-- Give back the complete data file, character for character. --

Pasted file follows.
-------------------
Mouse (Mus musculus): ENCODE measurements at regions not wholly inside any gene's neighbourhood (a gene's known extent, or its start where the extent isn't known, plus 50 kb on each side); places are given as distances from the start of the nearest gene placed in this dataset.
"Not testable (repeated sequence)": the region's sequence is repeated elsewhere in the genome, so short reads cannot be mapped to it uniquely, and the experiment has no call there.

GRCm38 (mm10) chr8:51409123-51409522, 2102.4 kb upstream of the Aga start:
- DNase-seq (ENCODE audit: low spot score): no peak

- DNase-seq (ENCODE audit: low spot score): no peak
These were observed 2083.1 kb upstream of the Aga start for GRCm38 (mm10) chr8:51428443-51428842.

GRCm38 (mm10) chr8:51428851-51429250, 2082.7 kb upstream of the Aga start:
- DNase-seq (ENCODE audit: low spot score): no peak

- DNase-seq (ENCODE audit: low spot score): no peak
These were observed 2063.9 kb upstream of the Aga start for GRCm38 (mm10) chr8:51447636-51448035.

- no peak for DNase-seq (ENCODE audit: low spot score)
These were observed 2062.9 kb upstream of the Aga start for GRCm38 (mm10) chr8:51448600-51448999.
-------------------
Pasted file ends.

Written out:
Mouse (Mus musculus): ENCODE measurements at regions not wholly inside any gene's neighbourhood (a gene's known extent, or its start where the extent isn't known, plus 50 kb on each side); places are given as distances from the start of the nearest gene placed in this dataset.
"Not testable (repeated sequence)": the region's sequence is repeated elsewhere in the genome, so short reads cannot be mapped to it uniquely, and the experiment has no call there.

GRCm38 (mm10) chr8:51409123-51409522, 2102.4 kb upstream of the Aga start:
- DNase-seq (ENCODE audit: low spot score): no peak

- DNase-seq (ENCODE audit: low spot score): no peak
These were observed 2083.1 kb upstream of the Aga start for GRCm38 (mm10) chr8:51428443-51428842.

GRCm38 (mm10) chr8:51428851-51429250, 2082.7 kb upstream of the Aga start:
- DNase-seq (ENCODE audit: low spot score): no peak

- DNase-seq (ENCODE audit: low spot score): no peak
These were observed 2063.9 kb upstream of the Aga start for GRCm38 (mm10) chr8:51447636-51448035.

- no peak for DNase-seq (ENCODE audit: low spot score)
These were observed 2062.9 kb upstream of the Aga start for GRCm38 (mm10) chr8:51448600-51448999.